Like a good mechanic, finding a good veterinarian can be a challenge. When you find one, you want to keep them. One sure sign of a well-liked, respected vet is how long they have been in business. If you don’t satisfy your clientele they will find someone who will.
Veterinarians Andy Acton and Duncan Hockley began to make their own imprint in 1992 when the pair came to the Deep South Animal Clinic in Ogema, SK. Dr. Harry Struthers, who had enjoyed a long and successful career, was ready to retire but wanted someone to take over the clinic and clients. Fresh out of Vet College, the young docs moved and began work almost immediately.
“We were going to start on Monday but by Sunday, I was on the job. My first experience at the clinic was a breech calving. The pair both lived. It was a good beginning,” recalls Dr. Acton.
Dr. Acton worked with Doc Struthers until July 1st when he and Dr. Hockley took over the clinic. “The first thing we did was to purchase a 4-H calf at the Weyburn Fair. That put us in debt, but we were 4-H kids so it was a given we’d buy one.”
Time has passed, 20 years of it to be exact and Dr. Acton is still practicing from the Deep South Animal Clinic. His original partner, Dr. Duncan Hockley is practicing in Ontario in the veterinary pharmaceutical industry. Acton and his wife, Yvonne have 2 children, Kelsey and Corin, raise cattle and warmblood horses. A number of cats and dogs also make their home with the family.
“It has been challenging over the years to build my own shoes; learning how to handle tough cases and making sure people know that we (staff at the clinic) are here all of the time for them.”
The Deep South Animal Clinic has both large and small animal clients and facilities for both. Improvements to the equipment and buildings have been a priority, so that all of the clinic’s patients receive the best possible care. “Cattle work originally got me interested in veterinary medicine, says Andy, “but the challenge with small animals, horses and some swine is like cross-training for the mind.” Each animal has their own personality, so even routine jobs such as yearly shots can be a bit of a trial. The Clinic has six trained staff to ensure an animal’s time there will be as comfortable as possible for them.
Technology has changed over the past 20 years, with the internet and cell phones making other vets and specialists available for consultation at a moments notice. This expands the ability to successfully treat animals. Along with changing technology, continuing education is equally important. Attending seminars, taking classes keeping abreast of new treatment drugs and options is vital. Dr. Acton is Board certified in Beef Cattle Practice by the American Board of Veterinary Practitioners.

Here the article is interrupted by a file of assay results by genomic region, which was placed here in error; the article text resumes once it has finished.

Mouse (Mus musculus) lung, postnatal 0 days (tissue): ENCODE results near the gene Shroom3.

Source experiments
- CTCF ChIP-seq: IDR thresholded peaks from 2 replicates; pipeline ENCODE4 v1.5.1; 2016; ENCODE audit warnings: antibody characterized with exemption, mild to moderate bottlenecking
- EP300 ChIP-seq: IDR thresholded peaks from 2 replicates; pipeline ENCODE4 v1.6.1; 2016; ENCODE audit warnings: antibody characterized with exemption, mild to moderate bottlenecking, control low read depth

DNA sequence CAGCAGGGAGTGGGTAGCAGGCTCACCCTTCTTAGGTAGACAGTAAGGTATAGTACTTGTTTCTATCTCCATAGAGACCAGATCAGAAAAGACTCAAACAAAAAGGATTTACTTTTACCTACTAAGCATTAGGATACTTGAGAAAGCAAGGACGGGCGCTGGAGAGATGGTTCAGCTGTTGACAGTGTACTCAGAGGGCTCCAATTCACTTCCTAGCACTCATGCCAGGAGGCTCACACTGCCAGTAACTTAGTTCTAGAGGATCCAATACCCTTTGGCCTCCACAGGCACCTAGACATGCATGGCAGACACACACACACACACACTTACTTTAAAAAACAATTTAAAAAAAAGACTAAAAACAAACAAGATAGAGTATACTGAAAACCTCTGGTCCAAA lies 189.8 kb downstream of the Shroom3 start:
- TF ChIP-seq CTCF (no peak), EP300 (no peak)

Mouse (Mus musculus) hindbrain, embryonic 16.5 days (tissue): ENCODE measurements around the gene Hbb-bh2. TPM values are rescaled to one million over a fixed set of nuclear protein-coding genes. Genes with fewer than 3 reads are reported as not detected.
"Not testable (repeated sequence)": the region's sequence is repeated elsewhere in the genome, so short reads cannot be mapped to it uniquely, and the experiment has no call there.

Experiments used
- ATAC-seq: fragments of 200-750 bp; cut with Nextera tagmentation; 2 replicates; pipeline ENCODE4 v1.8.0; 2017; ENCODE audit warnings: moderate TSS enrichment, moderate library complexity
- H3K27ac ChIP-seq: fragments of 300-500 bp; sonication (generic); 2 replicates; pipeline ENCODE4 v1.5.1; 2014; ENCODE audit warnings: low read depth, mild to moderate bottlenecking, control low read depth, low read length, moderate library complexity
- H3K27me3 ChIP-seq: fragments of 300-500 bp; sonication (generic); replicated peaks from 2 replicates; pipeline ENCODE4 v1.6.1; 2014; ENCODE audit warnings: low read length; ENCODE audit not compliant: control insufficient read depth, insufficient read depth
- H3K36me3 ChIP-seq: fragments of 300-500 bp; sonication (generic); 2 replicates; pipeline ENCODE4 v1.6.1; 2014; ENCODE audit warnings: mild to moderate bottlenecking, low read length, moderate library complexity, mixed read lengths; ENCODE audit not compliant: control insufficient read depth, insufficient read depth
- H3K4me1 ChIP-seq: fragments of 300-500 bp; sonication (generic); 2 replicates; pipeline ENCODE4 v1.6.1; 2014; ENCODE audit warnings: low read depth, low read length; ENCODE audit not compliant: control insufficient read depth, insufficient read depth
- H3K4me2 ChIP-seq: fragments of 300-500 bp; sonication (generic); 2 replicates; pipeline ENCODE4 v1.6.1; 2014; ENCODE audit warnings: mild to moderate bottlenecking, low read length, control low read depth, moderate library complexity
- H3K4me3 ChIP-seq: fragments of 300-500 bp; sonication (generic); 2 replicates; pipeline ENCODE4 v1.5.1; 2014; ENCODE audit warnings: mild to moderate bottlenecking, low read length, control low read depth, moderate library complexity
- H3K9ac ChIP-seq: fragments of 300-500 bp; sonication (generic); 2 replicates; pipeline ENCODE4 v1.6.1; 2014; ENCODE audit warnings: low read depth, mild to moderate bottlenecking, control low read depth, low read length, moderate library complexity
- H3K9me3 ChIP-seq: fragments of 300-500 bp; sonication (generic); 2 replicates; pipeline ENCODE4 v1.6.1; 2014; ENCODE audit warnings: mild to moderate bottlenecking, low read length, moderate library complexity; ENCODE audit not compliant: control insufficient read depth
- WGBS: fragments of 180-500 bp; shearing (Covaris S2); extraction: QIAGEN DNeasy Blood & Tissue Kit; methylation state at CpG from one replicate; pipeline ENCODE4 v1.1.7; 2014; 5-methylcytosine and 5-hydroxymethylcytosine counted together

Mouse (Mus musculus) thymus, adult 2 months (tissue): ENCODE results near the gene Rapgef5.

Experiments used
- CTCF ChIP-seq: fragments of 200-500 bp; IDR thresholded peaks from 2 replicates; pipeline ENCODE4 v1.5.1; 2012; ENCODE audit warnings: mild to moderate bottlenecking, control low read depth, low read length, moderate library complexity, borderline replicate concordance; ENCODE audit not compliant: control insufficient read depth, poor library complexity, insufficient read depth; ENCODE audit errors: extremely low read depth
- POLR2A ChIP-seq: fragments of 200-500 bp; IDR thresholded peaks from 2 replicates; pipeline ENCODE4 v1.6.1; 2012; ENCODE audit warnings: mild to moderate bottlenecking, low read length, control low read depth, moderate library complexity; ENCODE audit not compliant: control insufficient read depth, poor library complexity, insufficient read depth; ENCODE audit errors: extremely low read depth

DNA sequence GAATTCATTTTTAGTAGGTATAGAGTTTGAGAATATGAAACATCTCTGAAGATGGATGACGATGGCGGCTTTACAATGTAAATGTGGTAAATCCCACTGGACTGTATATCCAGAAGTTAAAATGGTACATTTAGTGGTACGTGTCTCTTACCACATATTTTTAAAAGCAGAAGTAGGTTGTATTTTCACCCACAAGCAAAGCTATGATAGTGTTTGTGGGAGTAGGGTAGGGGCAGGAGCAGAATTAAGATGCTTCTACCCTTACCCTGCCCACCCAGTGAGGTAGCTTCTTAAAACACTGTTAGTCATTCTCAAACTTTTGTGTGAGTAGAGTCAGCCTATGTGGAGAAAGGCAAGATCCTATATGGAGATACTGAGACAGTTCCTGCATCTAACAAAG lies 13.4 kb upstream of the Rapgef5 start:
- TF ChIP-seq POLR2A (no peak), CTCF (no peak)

My first experience at the clinic was a breech calving. The pair both lived. It was a good beginning, - Dr. Acton
While there are the times the best option for an animal is to be euthanized, there are far more examples of successful recovery from daunting odds. Dr. Acton recalls one incident, “There was a young cow that had a really nasty fractured tibia. The most logical solution says ‘put her down’ but in this case that wasn’t going to happen. We used a specially made splint, together with 27 rolls of cast material – we have splints for calves, but this was for a 1,500 lb cow. Two specialists from Kansas helped us review the digital X-rays to assess the healing, which took 13 weeks in the splint. She recovered, calved with no problem and is now an embryo flush cow.”
Another case with a happy ending involved a juvenile dog. The dog had two fractures – the ulna and radius on his front leg. He was a young dog, only 1.5 years old. The dog’s leg was pinned for 7 weeks, and then the fixation pins were slowly removed, allowing the leg to bear more weight over time. The dog has a healed leg, his owner’s are thrilled and the clinic can rest assured, knowing they have done a quality job.
When queried as to the least favorite aspect of his job, Dr. Acton sat quietly for a moment or two before answering, “When the government doesn’t give us straight answers on policies and we have to figure them out.”
Throughout the years, a number of veterinary students have gained experience working at the clinic. They have come from Quebec, Germany and Saskatoon to fulfill practicums or externships (depending on which institution they come from). This makes for a two-way learning opportunity – students come with fresh ideas and they leave with a feel for experience that comes with a lifetime of work. “I had a couple really good mentors as a student. That’s something I can’t pay back, but I can pay it forward,” states Andy.
The Deep South Animal Clinic staff: Andy Acton DVM, Karen Wagner DVM, Nicole Adair and Krysten Corcoran AHT, Cortney Eden and Crissy Webb – Reception, and Yvonne Acton, Accounting, are celebrating 20 years of service to Ogema and surrounding area on May 30th, 31st and June 1st. There will be coffee, donuts and draws on May 30th and 31st and on June 1st the Clinic will also be holding a barbeque with proceeds raised going to the local 4-H Club from Ogema and Pangman.